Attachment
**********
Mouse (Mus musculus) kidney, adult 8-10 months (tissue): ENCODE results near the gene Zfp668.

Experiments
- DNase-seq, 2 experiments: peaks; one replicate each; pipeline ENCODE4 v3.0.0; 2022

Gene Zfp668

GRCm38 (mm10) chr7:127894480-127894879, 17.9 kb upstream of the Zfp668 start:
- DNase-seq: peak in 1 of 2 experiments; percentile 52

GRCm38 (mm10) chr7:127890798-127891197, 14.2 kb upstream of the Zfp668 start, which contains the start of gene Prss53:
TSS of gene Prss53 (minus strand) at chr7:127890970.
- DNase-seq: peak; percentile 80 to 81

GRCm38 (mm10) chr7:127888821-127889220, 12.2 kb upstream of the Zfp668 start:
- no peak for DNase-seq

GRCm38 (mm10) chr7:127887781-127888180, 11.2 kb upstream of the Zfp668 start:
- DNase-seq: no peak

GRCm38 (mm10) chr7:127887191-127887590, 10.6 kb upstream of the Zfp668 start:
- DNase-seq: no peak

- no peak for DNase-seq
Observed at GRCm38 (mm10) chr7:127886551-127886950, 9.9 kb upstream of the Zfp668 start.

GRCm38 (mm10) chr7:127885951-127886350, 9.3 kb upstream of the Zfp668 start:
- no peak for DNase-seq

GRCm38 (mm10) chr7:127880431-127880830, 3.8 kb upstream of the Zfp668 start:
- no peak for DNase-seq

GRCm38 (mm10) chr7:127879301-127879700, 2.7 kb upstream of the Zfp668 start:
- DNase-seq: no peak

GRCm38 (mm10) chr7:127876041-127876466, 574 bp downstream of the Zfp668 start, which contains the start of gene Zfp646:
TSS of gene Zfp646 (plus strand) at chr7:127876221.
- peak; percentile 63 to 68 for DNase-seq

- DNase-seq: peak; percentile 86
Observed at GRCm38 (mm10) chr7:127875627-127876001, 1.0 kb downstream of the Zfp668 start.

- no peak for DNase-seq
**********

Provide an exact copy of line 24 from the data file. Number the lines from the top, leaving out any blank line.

GRCm38 (mm10) chr7:127876041-127876466, 574 bp downstream of the Zfp668 start, which contains the start of gene Zfp646: